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Sometimes one reads or hears about a crisis of rational thought—that rational thought is impotent when confronted by the complexity and irrationality of human life. I am convinced that such doubts are unfounded. Historically, it has been the representatives of science—that is, of rational thought—who have recognized and tried to solve the problems of economic and social regulation, environmental protection, pollution control, the management of irreplaceable resources, population planning, the maintenance of an open society with the free exchange of information, and disarmament including the control of nuclear weapons.
I am convinced that humanity’s survival depends upon open and tolerant societies, and their ability to progress guided by scientific principles. This method does not promise paradise on earth, but then, does the essence of human existence reside in utopias? Our future depends on persistent and unselfish effort, on our sense of responsibility, and on our wisdom.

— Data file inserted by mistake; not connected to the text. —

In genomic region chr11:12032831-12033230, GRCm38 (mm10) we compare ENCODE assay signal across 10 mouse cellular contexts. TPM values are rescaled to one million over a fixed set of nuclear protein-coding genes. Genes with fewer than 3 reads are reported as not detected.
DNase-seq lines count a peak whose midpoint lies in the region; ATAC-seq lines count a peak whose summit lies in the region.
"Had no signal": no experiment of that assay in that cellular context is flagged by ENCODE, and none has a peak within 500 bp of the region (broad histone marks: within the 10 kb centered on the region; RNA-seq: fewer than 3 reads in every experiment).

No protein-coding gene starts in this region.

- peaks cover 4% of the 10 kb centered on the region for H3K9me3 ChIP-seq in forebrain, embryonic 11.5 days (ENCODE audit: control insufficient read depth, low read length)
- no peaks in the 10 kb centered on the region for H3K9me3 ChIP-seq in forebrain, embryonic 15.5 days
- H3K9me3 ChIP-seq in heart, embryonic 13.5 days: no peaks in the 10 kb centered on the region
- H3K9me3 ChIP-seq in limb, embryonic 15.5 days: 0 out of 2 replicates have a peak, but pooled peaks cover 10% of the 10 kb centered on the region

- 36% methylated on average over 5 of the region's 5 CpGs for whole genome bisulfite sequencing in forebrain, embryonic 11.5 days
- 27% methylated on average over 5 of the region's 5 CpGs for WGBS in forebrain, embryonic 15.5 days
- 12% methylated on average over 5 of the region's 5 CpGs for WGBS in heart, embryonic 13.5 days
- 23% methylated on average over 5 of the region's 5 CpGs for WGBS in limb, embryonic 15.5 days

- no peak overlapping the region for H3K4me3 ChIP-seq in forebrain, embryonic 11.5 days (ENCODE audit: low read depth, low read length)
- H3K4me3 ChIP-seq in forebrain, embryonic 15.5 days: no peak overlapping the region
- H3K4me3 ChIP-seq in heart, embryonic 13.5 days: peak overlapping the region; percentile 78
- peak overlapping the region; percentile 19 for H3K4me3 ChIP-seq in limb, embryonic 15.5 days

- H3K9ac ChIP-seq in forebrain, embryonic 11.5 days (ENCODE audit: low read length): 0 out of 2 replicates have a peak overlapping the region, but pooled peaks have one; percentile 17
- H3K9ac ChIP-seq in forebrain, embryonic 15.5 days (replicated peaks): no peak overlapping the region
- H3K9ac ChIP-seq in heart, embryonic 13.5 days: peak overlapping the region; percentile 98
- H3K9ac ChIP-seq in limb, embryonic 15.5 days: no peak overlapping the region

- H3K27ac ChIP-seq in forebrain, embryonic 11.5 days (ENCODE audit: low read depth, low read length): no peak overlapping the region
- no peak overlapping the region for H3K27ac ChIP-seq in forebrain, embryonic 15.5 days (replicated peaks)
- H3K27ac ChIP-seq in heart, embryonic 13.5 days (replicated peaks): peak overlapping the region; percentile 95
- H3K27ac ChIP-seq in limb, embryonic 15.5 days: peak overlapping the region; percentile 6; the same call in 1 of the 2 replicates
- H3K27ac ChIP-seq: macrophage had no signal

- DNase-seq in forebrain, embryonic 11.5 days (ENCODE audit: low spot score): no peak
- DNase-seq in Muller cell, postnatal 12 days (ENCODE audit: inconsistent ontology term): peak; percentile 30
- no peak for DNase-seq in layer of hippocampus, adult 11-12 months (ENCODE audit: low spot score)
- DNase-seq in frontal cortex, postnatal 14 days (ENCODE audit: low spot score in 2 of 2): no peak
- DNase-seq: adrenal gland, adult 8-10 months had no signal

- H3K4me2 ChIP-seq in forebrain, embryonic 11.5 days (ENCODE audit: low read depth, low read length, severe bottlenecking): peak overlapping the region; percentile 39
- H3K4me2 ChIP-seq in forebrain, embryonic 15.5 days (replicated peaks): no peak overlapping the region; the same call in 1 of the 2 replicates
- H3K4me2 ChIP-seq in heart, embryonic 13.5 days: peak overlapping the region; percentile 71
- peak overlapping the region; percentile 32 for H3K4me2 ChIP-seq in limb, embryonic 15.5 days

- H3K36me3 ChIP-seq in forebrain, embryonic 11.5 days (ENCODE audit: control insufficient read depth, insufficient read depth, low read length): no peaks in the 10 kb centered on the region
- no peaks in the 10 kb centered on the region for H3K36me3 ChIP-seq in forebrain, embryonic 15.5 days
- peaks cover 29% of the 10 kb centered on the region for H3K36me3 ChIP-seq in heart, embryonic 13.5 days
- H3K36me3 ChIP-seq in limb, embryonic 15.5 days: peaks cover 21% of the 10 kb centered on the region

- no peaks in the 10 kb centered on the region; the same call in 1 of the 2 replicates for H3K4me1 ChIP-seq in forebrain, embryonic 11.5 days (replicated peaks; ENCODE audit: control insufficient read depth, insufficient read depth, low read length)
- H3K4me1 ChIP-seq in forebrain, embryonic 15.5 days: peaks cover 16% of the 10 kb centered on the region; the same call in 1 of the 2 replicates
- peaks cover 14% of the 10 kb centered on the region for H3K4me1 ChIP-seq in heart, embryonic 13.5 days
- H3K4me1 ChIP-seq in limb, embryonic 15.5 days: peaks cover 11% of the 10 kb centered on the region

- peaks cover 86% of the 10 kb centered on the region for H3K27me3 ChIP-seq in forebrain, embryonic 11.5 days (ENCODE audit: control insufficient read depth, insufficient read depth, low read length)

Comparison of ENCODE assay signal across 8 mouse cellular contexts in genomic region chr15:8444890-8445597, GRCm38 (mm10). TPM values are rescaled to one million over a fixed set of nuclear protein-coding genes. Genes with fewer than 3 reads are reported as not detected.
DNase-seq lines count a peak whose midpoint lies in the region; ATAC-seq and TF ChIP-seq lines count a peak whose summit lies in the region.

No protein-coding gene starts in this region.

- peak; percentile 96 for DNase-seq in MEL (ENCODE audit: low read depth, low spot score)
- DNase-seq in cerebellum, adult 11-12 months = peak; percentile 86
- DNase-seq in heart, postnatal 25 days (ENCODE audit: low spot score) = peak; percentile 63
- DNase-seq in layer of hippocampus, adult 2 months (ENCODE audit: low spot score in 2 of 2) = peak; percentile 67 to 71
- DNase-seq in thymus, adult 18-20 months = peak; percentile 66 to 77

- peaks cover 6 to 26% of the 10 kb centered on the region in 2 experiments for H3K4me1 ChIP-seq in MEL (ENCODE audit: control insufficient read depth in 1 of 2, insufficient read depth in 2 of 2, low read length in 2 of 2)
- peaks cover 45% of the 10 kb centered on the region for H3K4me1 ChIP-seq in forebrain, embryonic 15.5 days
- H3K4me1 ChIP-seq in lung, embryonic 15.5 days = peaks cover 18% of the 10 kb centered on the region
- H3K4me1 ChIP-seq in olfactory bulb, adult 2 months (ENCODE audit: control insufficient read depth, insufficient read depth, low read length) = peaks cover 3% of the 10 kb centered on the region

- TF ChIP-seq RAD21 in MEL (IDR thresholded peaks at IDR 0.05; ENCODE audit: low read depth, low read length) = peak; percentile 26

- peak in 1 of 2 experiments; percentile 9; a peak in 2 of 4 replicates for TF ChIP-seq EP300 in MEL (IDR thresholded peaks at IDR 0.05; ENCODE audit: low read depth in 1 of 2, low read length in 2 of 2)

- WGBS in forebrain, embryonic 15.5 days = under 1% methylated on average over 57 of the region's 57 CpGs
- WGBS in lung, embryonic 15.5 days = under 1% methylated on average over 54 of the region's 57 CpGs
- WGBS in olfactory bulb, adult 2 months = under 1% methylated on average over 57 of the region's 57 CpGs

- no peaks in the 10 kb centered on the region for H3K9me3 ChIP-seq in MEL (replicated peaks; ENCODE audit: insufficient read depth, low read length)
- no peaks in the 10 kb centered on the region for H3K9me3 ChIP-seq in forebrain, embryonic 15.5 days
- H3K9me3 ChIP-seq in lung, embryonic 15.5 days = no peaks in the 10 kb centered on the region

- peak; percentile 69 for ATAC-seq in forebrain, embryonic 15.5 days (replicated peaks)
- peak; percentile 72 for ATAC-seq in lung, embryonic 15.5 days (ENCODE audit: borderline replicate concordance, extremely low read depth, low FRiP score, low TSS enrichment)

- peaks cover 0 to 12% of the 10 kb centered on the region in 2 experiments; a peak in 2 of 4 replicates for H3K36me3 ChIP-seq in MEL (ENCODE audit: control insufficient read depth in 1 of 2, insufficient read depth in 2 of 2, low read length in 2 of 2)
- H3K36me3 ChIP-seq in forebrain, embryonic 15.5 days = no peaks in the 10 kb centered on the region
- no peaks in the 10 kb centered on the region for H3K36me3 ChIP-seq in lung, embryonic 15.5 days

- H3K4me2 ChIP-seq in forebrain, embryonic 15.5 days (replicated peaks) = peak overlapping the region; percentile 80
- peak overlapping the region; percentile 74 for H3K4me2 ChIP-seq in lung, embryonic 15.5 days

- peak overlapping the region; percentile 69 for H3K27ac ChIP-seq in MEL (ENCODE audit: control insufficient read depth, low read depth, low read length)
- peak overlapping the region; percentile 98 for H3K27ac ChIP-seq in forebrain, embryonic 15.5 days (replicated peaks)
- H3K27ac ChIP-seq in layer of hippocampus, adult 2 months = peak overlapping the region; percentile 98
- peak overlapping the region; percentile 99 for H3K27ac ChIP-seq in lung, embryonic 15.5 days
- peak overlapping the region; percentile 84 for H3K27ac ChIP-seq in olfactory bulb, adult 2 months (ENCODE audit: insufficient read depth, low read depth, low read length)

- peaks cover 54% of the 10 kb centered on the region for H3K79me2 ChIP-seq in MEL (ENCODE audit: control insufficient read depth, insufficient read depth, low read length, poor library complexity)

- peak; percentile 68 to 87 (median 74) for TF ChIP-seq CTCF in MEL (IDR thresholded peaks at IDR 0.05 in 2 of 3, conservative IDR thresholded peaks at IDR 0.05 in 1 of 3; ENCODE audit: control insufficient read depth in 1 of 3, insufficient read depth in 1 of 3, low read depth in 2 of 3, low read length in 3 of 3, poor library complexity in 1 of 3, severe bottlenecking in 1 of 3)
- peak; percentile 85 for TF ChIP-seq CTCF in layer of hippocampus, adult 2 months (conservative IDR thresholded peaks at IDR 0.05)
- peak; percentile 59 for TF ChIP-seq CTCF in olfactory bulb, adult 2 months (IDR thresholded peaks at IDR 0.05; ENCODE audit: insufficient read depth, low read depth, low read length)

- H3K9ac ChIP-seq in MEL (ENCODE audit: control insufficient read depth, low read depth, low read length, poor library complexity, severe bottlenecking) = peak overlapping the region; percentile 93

–Andrei Dmitrievich Sakharov, Science and Society: Address to the New York Academy of Sciences, Dec. 6, 1979 (remembering Andrei Sakharov on the twentieth anniversary of his death).
More from Scott Horton:
No Comment — March 28, 2014, 12:32 pm
On CIA secrecy, torture, and war-making powers
No Comment — November 4, 2013, 5:17 pm
An expert panel concludes that the Pentagon and the CIA ordered physicians to violate the Hippocratic Oath
No Comment — August 12, 2013, 7:55 am
How will the Obama Administration handle Edward Snowden’s case in the long term?
Percentage of non-Christian Americans who say they believe in the resurrection of Christ:
A newly translated Coptic text alleged Judas’ kiss to have been necessitated by Jesus’ ability to shape-shift.
Russia reportedly dropped a series of math texts from a list of recommended curricular books because its illustrations featured too many non-Russian characters. “Gnomes, Snow White,” said a Russian education expert, “these are representatives of a foreign-language culture.”
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Science’s crisis of faith